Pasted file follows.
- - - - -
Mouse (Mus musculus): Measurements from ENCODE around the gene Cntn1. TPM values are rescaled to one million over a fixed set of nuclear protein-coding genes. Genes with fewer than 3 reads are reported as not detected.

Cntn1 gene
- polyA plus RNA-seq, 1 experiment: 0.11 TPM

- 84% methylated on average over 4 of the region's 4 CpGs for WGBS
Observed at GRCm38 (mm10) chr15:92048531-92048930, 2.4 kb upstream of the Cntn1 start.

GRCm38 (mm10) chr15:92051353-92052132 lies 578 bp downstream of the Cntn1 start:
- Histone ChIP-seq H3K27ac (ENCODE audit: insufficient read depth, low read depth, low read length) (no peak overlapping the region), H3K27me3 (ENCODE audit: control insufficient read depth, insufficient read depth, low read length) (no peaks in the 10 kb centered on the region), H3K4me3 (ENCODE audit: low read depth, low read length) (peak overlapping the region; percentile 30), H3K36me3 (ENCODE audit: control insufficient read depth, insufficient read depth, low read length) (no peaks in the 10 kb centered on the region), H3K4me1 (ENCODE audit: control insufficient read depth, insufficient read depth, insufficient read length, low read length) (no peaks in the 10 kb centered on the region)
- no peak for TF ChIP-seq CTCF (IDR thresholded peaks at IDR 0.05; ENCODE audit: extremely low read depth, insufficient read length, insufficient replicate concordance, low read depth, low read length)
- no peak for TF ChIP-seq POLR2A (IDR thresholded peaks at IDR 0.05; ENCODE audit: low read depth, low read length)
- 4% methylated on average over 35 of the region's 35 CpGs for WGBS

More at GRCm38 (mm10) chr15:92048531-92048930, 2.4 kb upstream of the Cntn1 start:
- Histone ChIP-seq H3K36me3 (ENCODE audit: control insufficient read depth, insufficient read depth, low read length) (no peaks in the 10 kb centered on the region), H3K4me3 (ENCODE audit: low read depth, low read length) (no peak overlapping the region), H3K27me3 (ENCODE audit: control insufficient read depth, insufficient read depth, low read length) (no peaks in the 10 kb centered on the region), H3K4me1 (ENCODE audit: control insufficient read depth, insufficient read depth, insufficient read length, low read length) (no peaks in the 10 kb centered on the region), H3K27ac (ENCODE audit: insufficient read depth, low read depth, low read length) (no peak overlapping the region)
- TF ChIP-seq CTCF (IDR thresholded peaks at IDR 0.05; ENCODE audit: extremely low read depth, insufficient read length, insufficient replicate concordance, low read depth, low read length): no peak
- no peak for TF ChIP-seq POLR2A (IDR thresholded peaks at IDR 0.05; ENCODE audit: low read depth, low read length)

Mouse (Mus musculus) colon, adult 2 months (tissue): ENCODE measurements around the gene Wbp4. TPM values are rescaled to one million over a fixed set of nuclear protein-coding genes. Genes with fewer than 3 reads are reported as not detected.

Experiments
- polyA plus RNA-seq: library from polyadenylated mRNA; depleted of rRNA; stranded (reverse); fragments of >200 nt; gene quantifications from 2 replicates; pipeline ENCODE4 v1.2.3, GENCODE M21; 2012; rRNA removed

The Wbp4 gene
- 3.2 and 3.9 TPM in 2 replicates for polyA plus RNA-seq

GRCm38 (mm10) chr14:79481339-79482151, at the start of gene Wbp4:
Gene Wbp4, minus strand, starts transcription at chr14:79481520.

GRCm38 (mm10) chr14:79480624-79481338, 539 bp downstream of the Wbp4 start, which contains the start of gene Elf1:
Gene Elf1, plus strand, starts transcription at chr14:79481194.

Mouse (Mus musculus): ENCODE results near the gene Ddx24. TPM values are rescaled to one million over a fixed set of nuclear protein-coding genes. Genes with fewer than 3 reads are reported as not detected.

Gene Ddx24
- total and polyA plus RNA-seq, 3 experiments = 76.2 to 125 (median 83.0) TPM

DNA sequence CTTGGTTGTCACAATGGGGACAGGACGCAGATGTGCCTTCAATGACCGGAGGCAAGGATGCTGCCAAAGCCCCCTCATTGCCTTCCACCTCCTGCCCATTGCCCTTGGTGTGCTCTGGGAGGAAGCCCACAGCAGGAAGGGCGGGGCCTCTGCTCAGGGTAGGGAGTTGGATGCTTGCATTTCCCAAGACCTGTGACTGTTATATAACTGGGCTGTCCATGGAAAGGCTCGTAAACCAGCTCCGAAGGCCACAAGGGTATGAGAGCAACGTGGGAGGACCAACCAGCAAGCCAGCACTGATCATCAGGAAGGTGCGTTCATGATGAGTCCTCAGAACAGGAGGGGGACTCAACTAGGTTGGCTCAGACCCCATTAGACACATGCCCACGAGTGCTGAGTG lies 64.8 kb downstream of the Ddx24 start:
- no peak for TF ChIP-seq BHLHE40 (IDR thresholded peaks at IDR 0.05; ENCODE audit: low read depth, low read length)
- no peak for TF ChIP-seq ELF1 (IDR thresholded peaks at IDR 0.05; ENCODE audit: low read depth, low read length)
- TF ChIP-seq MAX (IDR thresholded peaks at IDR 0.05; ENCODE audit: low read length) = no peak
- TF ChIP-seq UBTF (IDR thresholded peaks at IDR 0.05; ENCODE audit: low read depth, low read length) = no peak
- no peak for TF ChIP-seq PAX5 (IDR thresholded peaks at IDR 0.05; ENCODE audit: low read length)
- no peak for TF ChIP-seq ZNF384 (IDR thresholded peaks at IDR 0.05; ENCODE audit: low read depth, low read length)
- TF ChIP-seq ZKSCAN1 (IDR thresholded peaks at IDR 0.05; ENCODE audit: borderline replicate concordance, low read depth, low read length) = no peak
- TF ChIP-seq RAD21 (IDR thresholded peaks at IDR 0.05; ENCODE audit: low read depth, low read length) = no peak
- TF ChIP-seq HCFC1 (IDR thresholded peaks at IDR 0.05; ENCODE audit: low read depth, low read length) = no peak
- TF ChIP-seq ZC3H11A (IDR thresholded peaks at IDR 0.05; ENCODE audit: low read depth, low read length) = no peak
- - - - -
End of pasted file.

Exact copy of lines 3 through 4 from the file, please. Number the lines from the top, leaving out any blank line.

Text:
- polyA plus RNA-seq, 1 experiment: 0.11 TPM

- 84% methylated on average over 4 of the region's 4 CpGs for WGBS